Where does the Sharifs’ indictment leave Pakistan? Same place as yesterday
After much drama, an accountability court has proceeded to indict Nawaz Sharif and his kin for obtaining their foreign properties and businesses through dubious earnings. The indictment was a result of yesterday’s hearing in which only Maryam Nawaz and her husband Captain Safdar Awan were present. Nawaz is in London tending to his wife, Kulsoom Nawaz, who is undergoing chemotherapy.
The hearing was originally scheduled to take place on October 13th. On the day though, Pakistan Muslim League Nawaz’s (PML-N) workers and lawyers barged into the court and created a ruckus claiming that their client had been manhandled and requested another date for the hearing. Also, the Sharif sons failed to show up and have now been declared as absconders from the law. The interesting question raised here is if whether this is a criminal offence and can the court declare arrest warrants against them?
The significance of the hearing was that it indicted Nawaz and company of corruption charges. The court pointedly stated that Nawaz had gotten his foreign assets through illicit wealth. Earlier, when the former PM was ousted, the charges against him were vague and lacked meat on the bones. Then, the court declared that Nawaz held a seat on the board of a Middle Eastern company while serving as the PM of Pakistan. Since he did not declare this conflict, he was eligible to be ousted, as this did not qualify him being sadiq and amin (honest and truthful). This time around, the hearing took place following an official anti-corruption notice from National Accountability Bureau (NAB).
At an accountability level, these hearings upon hearings will not lead to anything. Earlier, when the Panama Leak scandal was at the front and centre, the common wisdom dictated that this would lead to nothing. Yet, they did lead to full-scale hearings that led the way to the ouster of a sitting PM. After this, people should have gone back to their day jobs of governing the country and working for the people. Of course, that would mean little fodder for our screaming talk show hosts and boredom for our armchair commentators. Hence, the media and political powers that be are milking this issue for more than it is worth.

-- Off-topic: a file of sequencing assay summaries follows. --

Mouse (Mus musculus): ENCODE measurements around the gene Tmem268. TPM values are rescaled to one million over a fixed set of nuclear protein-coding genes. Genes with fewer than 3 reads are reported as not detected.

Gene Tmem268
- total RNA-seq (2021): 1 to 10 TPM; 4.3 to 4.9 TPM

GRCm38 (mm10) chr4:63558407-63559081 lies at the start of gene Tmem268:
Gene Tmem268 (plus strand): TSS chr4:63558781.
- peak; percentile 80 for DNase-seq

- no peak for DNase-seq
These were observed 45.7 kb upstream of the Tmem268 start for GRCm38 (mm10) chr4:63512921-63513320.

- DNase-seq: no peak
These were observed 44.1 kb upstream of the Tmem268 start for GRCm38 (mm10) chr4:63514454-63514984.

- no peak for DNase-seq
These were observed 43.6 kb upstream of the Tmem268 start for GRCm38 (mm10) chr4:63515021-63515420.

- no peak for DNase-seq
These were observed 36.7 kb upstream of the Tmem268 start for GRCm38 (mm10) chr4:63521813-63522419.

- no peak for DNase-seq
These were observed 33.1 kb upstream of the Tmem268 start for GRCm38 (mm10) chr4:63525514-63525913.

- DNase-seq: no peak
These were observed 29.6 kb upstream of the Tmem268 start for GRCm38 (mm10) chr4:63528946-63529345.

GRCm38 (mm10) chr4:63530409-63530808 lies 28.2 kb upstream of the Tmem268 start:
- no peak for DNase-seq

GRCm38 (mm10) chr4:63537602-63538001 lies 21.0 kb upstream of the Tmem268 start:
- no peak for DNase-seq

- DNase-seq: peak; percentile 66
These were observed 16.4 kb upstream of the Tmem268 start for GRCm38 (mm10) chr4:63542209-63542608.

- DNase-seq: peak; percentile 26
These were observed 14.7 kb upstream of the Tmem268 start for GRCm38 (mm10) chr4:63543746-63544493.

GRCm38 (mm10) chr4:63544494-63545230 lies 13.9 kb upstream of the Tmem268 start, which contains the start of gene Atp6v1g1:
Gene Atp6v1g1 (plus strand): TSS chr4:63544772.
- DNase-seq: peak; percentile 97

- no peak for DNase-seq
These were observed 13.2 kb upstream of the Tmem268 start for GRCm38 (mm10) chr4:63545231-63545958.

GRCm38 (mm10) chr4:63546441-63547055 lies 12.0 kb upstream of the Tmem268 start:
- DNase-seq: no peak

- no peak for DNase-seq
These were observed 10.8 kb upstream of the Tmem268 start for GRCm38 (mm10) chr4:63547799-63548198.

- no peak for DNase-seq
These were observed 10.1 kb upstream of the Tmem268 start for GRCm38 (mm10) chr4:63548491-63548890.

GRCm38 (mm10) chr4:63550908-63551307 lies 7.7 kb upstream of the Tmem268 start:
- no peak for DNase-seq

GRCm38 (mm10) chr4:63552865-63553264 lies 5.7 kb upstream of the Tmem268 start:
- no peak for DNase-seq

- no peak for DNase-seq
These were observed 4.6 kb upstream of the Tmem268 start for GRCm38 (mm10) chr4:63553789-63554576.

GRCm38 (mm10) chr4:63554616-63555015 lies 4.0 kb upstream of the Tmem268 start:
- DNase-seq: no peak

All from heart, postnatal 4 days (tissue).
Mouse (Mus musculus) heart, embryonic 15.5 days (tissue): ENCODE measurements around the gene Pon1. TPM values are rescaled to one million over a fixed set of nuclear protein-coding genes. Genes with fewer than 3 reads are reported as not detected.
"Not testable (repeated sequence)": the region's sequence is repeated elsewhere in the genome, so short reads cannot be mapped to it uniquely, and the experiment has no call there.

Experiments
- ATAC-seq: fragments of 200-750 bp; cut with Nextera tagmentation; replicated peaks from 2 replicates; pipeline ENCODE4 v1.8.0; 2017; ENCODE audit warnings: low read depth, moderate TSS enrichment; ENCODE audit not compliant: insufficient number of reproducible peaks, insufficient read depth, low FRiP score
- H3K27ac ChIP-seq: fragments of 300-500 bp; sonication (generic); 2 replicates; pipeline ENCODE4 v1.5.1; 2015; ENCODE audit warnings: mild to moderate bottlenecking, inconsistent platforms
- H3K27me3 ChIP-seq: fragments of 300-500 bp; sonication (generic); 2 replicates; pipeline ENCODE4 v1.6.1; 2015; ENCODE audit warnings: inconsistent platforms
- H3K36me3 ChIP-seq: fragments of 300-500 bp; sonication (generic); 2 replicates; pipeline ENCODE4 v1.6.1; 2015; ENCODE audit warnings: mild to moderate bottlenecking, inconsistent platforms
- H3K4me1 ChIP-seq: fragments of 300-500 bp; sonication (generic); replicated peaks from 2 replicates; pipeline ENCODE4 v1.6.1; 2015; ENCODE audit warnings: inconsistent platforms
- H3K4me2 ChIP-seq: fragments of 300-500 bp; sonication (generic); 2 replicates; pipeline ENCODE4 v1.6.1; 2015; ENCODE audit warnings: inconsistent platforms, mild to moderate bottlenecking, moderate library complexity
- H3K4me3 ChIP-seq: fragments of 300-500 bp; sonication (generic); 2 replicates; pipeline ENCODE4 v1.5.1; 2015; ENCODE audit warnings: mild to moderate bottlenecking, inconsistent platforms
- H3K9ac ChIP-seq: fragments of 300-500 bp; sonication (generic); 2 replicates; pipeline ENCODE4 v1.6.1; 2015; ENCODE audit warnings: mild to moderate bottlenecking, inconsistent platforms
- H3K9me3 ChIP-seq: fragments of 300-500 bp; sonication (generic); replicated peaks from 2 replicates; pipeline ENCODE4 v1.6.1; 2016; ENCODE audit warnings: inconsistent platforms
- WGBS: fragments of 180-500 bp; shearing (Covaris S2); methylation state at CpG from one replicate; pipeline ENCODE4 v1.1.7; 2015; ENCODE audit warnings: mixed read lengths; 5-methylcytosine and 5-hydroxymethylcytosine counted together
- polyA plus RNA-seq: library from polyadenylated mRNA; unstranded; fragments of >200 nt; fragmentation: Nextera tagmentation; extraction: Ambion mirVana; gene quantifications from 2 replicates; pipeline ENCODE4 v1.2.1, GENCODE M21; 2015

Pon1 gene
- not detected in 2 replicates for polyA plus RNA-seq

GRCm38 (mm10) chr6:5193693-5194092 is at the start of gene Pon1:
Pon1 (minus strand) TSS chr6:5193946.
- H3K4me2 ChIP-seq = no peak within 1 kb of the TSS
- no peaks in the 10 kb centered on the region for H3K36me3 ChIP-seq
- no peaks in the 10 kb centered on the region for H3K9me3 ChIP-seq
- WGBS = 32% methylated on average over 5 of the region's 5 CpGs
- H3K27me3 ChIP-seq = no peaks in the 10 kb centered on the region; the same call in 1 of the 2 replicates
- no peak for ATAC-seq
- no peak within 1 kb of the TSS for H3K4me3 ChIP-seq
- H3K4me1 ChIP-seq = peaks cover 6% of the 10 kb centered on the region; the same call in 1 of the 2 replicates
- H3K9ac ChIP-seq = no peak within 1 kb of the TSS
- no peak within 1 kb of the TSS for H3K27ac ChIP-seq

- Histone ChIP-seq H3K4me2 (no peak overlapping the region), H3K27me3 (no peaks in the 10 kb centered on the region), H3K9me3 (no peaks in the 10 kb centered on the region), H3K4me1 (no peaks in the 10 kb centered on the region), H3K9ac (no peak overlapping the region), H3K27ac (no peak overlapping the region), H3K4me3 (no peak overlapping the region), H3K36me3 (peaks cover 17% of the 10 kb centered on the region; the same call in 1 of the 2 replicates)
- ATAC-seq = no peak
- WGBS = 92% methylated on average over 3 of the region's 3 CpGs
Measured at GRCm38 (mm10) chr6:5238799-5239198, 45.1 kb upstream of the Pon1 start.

On a political level, this was a move that may have backfired on the Sharifs. A few days before the original October 13th hearing, Captain Safdar went on a rant in the National Assembly against Ahmadis and how they should not be allowed to serve in the military or judiciary. This might have been a direct attack on the army and the ever persisting rumours that the current Chief of Army Staff (COAS) is an Ahmadi. While in a modern, accepting, democratic nation, such claims would go unnoticed, unfortunately this is Pakistan, and someone in the military brass might have taken offence to this outburst. The reason for creating ruckus in court on October 13th was likely a ploy to buy more time to calm any nerves. Alternatively, this could have been an intentional attack directly against the army. Again, in the ‘Game of Thrones’ that is Pakistan, this might not be far-fetched.
On a national level, an immediate diorama was drawn from all parties involved. All three affected (Nawaz, Maryam and Safdar) filed not guilty appeals. Maryam lashed out at the political opposition as well as the personal foes of her father. Nawaz stayed silent on account of his wife’s health. Pakistan Tehreek-e-Insaf (PTI) claimed that they were satisfied with the progress. Awami Muslim League leader Sheikh Rasheed stated that the law had been truly implemented.
Where does this leave Pakistan? Same place as yesterday. Pakistan will continue to trudge along amidst a cacophony of politicians. The elites of Pakistan will continue to discuss the perilous decline of the country in their drawing rooms and Gymkhanas (recreational place). The poor will continue to suffer and continue saddling the country with more and more children. The quality and quantity of government schools will continue to suffer. Pakistanis abroad will continue to thank the heavens that they were able to escape Pakistan in a timely manner yet will continue to discuss its politics and shortcomings.
For all the money and the time spent on arranging and facilitating these hearings, influential politicians such as Rasheed could have spearheaded municipal change and improved living conditions, facilitated garbage collection and built more parks. Imran Khan could have taken his philanthropic agenda to the next level and established world-class hospitals in cities across Pakistan, utilising his experience with Shaukat Khanum. Nawaz could have avoided this entire kerfuffle, had he delegated tasks such as foreign affairs to qualified diplomats and focused on developing the country. Ishaq Dar could have spent more time drawing up long-lasting economic policies that facilitate long-term investments instead of focusing on opaque China Pakistan Economic Corridor (CPEC) investments, which may be helpful in the time being but do not account for when and if the Chinese go away.
All in all, this hearing probably came across as a victory for the Pakistani political opposition, an irritant for Nawaz and party, but may not have contributed anything to the long-term survival or success of the country.
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